Targeting May Prevent Scarring in Scleroderma Patients
There is currently no treatment for the scarring associated with systemic sclerosis (SSc), also known as scleroderma. However, a new study published online in Journal of Clinical Investigation has identified that TGF-Beta, a chemical mediator in the body, plays a critical role in skin scarring in patients with systemic sclerosis. When the investigators targeted TGF-Beta using fresolimumab, a new, unapproved drug therapy, these patients showed profound decreases in skin scarring.
“Our study shows that TGF-beta plays a critical role in skin scarring in patients with systemic sclerosis,” explained corresponding author Robert Lafyatis, MD, professor of medicine at BUSM and Director, BU Scleroderma Center of Research Translation. “Our results strongly indicate that targeting the TGF-beta in these patients will block skin scarring.”
Researchers have long been aware of TGF-beta’s role in causing scarring, but this is the first clinical study to clearly show its impact on humans. Scarring in SSc affects the connective tissue in many parts of the body including the skin, esophagus, gastrointestinal tract (stomach and bowels), lungs, kidneys, heart and other internal organs. It also can affect blood vessels, muscles and joints. The tissues of involved organs become hard and fibrous, causing them to function less efficiently. While this study only looked at the effects of TGF-Beta on skin tissue, researchers note that the processes for pathogenesis for fibrotic complications, including fatal complications of the lung and bowel, are likely similar and may react to treatment as well.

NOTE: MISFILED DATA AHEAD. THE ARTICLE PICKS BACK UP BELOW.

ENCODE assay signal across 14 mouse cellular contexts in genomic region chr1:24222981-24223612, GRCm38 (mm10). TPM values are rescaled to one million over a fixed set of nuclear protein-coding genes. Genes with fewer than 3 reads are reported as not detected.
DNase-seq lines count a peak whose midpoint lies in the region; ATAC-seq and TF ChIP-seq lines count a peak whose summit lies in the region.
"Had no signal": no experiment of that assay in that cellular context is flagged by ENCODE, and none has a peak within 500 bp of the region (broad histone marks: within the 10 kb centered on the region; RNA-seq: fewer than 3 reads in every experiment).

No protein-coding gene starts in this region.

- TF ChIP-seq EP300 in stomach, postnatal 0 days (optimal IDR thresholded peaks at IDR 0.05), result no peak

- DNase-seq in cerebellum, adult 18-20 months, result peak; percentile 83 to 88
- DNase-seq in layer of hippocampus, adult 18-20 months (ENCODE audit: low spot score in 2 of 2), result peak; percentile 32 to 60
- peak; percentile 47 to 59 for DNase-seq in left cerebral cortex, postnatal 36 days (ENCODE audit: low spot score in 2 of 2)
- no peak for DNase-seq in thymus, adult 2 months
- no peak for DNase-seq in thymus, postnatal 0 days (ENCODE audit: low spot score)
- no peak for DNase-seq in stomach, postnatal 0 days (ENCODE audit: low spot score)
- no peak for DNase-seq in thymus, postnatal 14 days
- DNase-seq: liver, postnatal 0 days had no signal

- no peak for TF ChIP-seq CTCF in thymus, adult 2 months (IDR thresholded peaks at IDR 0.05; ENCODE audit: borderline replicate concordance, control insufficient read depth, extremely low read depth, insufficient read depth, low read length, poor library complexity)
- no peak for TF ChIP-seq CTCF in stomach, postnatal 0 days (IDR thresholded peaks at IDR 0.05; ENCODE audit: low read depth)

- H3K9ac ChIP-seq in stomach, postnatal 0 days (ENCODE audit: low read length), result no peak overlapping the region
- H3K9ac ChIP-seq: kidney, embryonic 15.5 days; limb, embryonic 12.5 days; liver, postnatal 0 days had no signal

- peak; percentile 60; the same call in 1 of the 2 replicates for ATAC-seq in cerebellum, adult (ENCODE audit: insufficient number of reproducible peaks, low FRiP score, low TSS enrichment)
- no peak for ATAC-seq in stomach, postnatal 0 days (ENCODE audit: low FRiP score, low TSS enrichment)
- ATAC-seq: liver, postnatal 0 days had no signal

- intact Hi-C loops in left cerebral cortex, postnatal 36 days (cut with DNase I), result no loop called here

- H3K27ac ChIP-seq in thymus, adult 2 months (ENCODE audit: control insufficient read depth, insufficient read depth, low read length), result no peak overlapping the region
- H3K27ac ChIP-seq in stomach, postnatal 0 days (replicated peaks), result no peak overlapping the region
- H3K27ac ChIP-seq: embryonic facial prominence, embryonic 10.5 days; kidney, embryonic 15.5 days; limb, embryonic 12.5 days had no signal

Targeting TGF-beta to block scarring may also provide a major treatment advance for preventing organ dysfunction that occurs due to scarring in diseases other than SSc, such as kidney fibrosis from diabetes or heart fibrosis that occurs after heart attacks and during heart failure.
By: Wendy Meltzer, MPH
Adapted from the original article and media release.
[image: Wellcome images]